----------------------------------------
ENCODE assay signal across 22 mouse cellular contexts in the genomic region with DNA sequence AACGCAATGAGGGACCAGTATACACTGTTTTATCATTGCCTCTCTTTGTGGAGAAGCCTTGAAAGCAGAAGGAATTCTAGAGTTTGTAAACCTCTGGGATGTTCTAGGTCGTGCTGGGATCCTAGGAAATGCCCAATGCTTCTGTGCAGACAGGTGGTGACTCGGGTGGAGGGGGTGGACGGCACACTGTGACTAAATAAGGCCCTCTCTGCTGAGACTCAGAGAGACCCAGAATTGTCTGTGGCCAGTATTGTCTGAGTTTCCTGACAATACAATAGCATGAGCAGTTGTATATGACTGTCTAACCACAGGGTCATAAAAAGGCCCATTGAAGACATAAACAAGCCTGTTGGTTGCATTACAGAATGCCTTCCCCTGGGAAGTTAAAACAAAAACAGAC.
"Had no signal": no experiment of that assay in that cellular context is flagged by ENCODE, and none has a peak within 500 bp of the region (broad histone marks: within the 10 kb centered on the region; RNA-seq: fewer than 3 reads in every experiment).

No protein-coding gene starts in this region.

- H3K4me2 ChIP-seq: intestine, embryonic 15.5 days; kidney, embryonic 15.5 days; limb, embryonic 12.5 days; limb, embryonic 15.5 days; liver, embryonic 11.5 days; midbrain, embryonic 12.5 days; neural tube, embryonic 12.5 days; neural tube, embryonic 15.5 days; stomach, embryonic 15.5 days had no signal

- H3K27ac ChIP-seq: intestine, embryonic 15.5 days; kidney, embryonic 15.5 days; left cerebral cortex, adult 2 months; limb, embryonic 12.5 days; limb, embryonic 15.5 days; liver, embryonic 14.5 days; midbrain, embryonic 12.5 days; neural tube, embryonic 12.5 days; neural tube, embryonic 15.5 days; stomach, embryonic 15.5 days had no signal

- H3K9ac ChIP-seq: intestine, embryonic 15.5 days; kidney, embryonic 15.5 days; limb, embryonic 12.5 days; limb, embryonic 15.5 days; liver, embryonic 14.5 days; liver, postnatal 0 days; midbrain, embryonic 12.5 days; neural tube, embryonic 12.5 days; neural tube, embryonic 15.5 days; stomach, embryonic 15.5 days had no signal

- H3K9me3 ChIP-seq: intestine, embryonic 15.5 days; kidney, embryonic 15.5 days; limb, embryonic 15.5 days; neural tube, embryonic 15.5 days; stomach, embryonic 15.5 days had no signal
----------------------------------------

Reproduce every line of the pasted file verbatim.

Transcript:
ENCODE assay signal across 22 mouse cellular contexts in the genomic region with DNA sequence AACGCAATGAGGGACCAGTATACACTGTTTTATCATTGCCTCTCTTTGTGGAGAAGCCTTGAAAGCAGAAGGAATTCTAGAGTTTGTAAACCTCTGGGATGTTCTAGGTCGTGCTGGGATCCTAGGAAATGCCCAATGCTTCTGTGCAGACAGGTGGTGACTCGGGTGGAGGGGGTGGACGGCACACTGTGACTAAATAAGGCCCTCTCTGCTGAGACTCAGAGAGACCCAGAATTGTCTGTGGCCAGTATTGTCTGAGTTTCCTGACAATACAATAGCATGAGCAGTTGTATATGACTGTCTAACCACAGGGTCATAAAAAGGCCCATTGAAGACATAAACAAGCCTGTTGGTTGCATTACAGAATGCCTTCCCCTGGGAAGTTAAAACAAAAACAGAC.
"Had no signal": no experiment of that assay in that cellular context is flagged by ENCODE, and none has a peak within 500 bp of the region (broad histone marks: within the 10 kb centered on the region; RNA-seq: fewer than 3 reads in every experiment).

No protein-coding gene starts in this region.

- H3K4me2 ChIP-seq: intestine, embryonic 15.5 days; kidney, embryonic 15.5 days; limb, embryonic 12.5 days; limb, embryonic 15.5 days; liver, embryonic 11.5 days; midbrain, embryonic 12.5 days; neural tube, embryonic 12.5 days; neural tube, embryonic 15.5 days; stomach, embryonic 15.5 days had no signal

- H3K27ac ChIP-seq: intestine, embryonic 15.5 days; kidney, embryonic 15.5 days; left cerebral cortex, adult 2 months; limb, embryonic 12.5 days; limb, embryonic 15.5 days; liver, embryonic 14.5 days; midbrain, embryonic 12.5 days; neural tube, embryonic 12.5 days; neural tube, embryonic 15.5 days; stomach, embryonic 15.5 days had no signal

- H3K9ac ChIP-seq: intestine, embryonic 15.5 days; kidney, embryonic 15.5 days; limb, embryonic 12.5 days; limb, embryonic 15.5 days; liver, embryonic 14.5 days; liver, postnatal 0 days; midbrain, embryonic 12.5 days; neural tube, embryonic 12.5 days; neural tube, embryonic 15.5 days; stomach, embryonic 15.5 days had no signal

- H3K9me3 ChIP-seq: intestine, embryonic 15.5 days; kidney, embryonic 15.5 days; limb, embryonic 15.5 days; neural tube, embryonic 15.5 days; stomach, embryonic 15.5 days had no signal